Street planning in the Omaha metropolitan area is in drastic need of a revamp, to promote public safety and meet residents’ competing transportation needs. Accidents in Papillion and Blair, only a day apart, have taken the lives of two children who were attempting to cross busy streets. And a recent Omaha Planning Board meeting demonstrated the growing importance of accommodating the interests of drivers, pedestrians and bicyclists.

Improvement will depend, too, on the mindset of drivers, pedestrians and cyclists. We all need to be more attentive to our surroundings and safer in our actions.

Both of the fatal accidents occurred in high-traffic areas:

» Abby Whitford, 10, of Bellevue was killed in Papillion on Aug. 22 while using the crosswalk to get across four lanes of traffic on 84th Street, also known as Washington Street. The site sees steady traffic moving north and south.

» Jaycoby Estrada, 11, was struck and killed by a semitrailer truck in Blair on Aug. 23 as he was trying to cross five lanes of traffic on his bike at the busy intersection that brings together Nebraska Highways 91, 30 and 75. In all, four state highways pass through Blair. “There is a real high volume of large-wheel traffic when you have this many state highways,” Blair Police Lt. Aaron Barrow told World-Herald columnist Erin Grace in her recent examination of Omaha-area street concerns.

Car accidents took the lives of 230 Nebraskans last year, including 24 pedestrians, Grace reports. The number of Nebraska pedestrian deaths in 2018 was 62% higher than the average for the previous four years.

Papillion and Blair are by no means unique in terms of the potential for serious accidents. In Omaha, for example, it’s hardly uncommon to see drivers make turns without paying adequate attention to whether someone is crossing the street.

These recent tragedies should prod elected officials and transportation planners throughout the Omaha area to take a fresh look at ways to improve safety. In some cases, cities and towns will need to provide signage and other aids to do a far better job of alerting drivers to pedestrians and signaling all parties about street conditions at any given moment. The intersection in Blair, for example, has no painted crosswalks and no painted lines showing vehicles where to stop.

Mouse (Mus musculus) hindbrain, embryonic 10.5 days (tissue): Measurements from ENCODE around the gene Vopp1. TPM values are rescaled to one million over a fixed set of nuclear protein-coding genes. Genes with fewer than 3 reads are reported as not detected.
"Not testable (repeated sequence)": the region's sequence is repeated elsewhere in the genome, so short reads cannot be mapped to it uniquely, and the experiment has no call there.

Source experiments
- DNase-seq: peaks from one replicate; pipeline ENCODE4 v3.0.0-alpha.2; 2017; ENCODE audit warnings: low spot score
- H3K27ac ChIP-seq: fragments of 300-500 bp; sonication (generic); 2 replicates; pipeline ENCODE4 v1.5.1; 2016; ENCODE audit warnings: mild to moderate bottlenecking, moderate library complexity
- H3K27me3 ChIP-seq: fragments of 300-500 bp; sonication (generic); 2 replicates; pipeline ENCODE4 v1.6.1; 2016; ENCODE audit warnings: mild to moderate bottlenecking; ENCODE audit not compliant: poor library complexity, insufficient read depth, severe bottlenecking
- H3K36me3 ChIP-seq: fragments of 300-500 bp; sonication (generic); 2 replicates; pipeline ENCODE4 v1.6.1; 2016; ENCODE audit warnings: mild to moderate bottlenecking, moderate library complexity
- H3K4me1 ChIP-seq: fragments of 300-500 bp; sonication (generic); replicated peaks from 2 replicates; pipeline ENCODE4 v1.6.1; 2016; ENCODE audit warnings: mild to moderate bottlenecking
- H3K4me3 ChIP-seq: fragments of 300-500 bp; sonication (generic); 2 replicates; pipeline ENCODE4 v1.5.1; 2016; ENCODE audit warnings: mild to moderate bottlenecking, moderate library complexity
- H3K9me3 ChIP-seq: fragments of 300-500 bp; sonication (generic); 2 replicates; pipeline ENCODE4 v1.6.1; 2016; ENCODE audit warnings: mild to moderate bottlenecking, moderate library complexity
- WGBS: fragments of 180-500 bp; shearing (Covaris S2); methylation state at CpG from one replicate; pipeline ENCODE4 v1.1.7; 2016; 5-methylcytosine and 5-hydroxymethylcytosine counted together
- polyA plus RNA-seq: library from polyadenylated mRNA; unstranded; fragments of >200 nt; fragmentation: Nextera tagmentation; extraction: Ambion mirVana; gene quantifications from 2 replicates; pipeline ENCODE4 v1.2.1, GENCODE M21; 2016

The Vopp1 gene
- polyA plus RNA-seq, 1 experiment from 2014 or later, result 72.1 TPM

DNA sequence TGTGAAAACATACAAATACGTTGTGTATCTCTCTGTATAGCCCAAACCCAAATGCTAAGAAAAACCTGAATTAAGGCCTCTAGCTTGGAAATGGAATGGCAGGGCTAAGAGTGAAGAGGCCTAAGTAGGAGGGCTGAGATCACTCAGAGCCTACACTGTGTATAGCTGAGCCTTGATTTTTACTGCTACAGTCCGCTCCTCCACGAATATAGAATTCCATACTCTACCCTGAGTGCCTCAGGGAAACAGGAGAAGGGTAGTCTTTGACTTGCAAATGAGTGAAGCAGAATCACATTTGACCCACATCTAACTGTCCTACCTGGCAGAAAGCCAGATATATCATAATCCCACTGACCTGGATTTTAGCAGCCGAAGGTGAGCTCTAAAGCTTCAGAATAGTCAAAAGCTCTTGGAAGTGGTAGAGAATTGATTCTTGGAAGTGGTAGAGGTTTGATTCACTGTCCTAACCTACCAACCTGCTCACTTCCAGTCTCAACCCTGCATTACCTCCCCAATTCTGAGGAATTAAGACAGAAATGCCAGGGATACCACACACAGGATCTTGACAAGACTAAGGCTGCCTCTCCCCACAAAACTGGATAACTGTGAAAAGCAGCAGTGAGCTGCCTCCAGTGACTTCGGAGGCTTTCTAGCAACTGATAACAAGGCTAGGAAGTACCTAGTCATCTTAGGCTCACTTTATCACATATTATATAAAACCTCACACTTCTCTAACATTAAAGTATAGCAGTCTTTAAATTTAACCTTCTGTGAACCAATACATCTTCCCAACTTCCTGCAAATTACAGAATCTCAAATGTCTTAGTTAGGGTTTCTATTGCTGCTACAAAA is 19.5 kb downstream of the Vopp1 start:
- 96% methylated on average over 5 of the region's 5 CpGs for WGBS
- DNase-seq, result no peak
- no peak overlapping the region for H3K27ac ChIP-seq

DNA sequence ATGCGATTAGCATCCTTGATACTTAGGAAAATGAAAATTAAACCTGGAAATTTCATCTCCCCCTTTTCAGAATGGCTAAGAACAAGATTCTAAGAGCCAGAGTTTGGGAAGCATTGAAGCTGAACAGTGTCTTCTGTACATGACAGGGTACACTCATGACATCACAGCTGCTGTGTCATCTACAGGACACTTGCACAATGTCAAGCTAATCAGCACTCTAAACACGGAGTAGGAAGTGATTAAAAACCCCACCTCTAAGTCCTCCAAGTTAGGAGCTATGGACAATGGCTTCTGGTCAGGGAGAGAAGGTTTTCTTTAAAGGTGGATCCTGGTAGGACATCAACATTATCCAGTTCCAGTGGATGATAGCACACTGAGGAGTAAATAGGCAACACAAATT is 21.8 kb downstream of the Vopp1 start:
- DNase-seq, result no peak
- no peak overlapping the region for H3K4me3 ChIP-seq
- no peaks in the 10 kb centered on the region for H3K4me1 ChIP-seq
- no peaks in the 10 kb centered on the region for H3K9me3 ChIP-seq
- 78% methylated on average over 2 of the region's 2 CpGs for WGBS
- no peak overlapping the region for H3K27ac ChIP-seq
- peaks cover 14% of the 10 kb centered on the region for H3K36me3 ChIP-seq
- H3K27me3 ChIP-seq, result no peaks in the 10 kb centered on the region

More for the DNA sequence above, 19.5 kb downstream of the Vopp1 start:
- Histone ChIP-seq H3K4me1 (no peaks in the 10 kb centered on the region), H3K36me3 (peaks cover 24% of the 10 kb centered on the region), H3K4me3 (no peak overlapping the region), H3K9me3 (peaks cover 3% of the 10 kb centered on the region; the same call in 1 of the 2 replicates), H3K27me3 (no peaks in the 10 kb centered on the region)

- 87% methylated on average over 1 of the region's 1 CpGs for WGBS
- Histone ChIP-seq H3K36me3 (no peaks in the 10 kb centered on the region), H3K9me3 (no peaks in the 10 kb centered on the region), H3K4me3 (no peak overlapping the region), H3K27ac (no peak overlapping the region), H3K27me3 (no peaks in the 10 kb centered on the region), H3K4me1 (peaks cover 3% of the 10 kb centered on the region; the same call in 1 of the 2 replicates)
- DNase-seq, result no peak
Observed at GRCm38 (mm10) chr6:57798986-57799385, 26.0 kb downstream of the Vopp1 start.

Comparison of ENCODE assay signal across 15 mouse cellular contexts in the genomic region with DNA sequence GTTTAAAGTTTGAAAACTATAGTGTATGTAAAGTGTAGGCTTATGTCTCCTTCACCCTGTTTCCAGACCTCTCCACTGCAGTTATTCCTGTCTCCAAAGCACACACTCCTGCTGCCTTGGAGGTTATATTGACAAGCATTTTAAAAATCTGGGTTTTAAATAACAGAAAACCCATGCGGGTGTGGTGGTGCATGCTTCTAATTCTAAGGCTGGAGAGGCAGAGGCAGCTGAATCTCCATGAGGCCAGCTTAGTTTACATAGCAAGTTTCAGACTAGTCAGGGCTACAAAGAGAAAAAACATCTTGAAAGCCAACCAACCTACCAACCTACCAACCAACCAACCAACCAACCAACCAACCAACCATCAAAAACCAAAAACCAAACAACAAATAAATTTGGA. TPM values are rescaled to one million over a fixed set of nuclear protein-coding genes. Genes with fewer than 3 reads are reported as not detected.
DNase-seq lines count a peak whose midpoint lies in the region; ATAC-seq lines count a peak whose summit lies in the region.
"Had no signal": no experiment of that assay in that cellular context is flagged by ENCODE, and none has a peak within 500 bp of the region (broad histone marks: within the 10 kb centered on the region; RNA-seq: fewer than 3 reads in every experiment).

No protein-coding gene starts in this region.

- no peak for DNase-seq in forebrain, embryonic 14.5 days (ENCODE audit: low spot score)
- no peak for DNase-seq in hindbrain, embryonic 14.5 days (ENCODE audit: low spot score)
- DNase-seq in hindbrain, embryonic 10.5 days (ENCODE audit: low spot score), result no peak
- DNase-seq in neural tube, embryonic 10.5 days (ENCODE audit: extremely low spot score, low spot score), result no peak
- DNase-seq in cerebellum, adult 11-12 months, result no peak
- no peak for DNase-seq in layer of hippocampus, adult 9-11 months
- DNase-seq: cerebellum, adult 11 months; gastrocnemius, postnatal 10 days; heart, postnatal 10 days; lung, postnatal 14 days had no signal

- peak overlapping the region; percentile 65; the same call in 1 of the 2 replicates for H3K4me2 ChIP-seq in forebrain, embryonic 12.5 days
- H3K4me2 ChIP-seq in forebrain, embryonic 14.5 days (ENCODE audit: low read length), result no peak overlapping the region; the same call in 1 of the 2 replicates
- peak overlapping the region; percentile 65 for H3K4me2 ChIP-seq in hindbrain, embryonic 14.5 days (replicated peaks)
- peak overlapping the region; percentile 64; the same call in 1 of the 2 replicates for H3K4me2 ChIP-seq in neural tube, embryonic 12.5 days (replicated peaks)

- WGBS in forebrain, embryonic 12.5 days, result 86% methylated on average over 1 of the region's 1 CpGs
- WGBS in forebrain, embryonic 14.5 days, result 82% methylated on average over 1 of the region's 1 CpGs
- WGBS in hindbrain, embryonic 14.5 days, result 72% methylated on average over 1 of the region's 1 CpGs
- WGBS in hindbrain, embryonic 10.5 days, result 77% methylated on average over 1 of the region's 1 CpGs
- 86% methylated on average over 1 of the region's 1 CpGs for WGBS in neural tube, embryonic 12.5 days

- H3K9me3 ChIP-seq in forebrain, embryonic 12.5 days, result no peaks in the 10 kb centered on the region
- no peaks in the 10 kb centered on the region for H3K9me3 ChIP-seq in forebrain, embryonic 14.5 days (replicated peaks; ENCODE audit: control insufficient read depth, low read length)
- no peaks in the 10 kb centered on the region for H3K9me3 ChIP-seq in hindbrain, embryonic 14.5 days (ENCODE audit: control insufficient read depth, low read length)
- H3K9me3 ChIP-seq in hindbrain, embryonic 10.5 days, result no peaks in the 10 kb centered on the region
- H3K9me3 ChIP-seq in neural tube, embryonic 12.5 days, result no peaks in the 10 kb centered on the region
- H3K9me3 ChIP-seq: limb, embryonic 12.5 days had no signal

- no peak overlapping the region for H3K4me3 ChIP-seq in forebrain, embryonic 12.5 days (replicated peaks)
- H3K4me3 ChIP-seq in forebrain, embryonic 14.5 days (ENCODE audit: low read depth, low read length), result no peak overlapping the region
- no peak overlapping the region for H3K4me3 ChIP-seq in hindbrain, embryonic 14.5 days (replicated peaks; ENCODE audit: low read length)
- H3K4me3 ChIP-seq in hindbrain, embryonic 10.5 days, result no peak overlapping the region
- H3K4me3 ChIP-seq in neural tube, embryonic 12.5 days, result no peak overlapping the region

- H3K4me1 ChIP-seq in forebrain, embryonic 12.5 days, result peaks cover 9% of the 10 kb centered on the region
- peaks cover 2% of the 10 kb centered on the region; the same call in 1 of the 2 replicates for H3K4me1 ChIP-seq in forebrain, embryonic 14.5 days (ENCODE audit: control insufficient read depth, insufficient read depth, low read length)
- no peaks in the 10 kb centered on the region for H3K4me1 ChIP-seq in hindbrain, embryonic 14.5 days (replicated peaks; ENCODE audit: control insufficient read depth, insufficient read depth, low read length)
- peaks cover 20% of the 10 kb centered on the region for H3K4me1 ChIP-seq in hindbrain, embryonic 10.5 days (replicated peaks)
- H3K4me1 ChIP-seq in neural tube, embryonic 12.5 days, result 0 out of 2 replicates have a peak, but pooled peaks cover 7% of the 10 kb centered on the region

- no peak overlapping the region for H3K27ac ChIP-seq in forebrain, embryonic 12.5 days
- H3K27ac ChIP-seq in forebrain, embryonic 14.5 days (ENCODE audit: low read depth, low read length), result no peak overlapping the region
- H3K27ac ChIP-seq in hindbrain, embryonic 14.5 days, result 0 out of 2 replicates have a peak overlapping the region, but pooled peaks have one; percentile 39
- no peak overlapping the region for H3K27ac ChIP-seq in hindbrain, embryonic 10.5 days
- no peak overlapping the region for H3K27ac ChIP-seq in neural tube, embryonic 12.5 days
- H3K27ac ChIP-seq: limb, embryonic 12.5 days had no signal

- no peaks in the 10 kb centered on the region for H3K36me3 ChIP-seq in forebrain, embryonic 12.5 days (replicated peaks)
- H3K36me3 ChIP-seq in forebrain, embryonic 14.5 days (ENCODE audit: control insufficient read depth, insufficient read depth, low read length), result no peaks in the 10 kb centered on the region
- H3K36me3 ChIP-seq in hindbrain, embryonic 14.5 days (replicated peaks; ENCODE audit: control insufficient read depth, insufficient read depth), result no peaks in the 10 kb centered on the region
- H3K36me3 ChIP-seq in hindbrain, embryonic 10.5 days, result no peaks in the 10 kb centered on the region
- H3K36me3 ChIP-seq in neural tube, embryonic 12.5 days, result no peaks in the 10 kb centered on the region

Municipalities should give new thought, too, to options for progress in what Papillion Police Chief Scott Lyons calls the “ever-continuing project of slowing people down.”

All parties, including pedestrians, bicyclists, motorcyclists and scooter operators, have responsibilities to be attentive to their surroundings and mindful to proceed safely. As Grace noted, technology and modern conveniences increasingly enable people to cocoon themselves while driving, biking, jogging or walking. Smartphones and automobile high-tech amenities distract people while behind the wheel. Music from earbuds erode a pedestrian’s or jogger’s awareness of his or her surroundings. On busy streets, such distractions can carry terrible risks.

Elected officials and transportation planners have an additional obligation: reconciling the differing needs of drivers, cyclists and pedestrians. The Omaha Planning Board commendably promoted that approach last week in considering redevelopment plans in north downtown associated with construction of the new Kiewit Corp. headquarters. In the face of Kiewit’s proposal to close part of Burt Street, a variety of Omahans spoke in opposition, noting among other points that the connection is the most heavily traveled bike route in Omaha.

The board voted 7-0 to approve a plat of the site that includes vacating Burt Street from 16th to 17th Streets. But the board also recommended requiring Kiewit to “provide dedicated public bicycle and pedestrian connectivity though the vacated area of Burt Street.” The Omaha Planning Department had recommended that stipulation. The City Council will make the final decision on this issue.

Traffic conditions in the Omaha area are raising increased concern and debate. To meet the challenge, municipalities need to step up with better planning and policies. And citizens, whether behind the wheel, on foot or on bike, need to reduce their distractions and keep themselves and others safe.

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